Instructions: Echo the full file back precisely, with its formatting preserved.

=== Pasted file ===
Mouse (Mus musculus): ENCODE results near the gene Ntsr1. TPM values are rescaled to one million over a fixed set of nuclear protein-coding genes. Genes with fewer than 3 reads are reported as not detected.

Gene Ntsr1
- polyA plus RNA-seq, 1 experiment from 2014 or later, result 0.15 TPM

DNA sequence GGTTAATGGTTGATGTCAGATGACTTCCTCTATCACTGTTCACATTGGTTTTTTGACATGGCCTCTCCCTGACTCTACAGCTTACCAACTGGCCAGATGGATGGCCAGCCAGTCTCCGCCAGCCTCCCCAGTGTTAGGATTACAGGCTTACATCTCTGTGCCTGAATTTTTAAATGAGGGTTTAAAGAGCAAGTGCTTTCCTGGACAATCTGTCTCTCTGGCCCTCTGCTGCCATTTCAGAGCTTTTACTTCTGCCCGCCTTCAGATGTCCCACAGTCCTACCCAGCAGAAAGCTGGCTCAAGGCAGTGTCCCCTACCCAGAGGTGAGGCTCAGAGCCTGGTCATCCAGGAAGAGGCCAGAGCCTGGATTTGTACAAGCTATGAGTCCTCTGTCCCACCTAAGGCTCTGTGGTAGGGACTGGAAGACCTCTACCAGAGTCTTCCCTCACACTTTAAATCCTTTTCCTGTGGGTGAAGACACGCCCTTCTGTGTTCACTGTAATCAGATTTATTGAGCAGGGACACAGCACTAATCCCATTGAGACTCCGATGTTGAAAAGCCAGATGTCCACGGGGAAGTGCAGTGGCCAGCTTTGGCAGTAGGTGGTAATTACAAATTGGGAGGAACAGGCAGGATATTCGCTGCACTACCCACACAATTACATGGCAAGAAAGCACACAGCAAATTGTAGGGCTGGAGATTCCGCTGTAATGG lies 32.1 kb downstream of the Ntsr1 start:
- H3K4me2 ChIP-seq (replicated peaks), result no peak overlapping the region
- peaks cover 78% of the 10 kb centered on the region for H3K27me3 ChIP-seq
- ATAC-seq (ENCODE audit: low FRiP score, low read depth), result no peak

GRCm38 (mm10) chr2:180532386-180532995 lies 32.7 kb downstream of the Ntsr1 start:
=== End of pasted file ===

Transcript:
Mouse (Mus musculus): ENCODE results near the gene Ntsr1. TPM values are rescaled to one million over a fixed set of nuclear protein-coding genes. Genes with fewer than 3 reads are reported as not detected.

Gene Ntsr1
- polyA plus RNA-seq, 1 experiment from 2014 or later, result 0.15 TPM

DNA sequence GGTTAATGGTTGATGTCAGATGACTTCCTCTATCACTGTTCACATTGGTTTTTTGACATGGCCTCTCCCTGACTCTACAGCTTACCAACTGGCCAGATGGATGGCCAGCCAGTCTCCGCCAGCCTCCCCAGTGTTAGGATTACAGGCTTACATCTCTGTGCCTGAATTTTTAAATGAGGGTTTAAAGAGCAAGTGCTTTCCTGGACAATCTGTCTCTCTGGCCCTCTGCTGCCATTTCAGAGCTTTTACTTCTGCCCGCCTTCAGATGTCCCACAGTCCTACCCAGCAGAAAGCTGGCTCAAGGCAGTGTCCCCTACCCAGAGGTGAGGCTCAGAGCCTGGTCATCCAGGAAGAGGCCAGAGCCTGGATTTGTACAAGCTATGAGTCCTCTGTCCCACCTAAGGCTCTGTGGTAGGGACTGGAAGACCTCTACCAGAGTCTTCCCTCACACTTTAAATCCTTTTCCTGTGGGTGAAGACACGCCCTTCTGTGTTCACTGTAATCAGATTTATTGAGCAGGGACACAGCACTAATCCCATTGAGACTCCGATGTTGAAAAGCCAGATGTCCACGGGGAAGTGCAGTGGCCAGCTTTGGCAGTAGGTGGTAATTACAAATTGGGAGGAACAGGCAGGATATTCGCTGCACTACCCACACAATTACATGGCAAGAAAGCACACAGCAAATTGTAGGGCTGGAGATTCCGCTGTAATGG lies 32.1 kb downstream of the Ntsr1 start:
- H3K4me2 ChIP-seq (replicated peaks), result no peak overlapping the region
- peaks cover 78% of the 10 kb centered on the region for H3K27me3 ChIP-seq
- ATAC-seq (ENCODE audit: low FRiP score, low read depth), result no peak

GRCm38 (mm10) chr2:180532386-180532995 lies 32.7 kb downstream of the Ntsr1 start: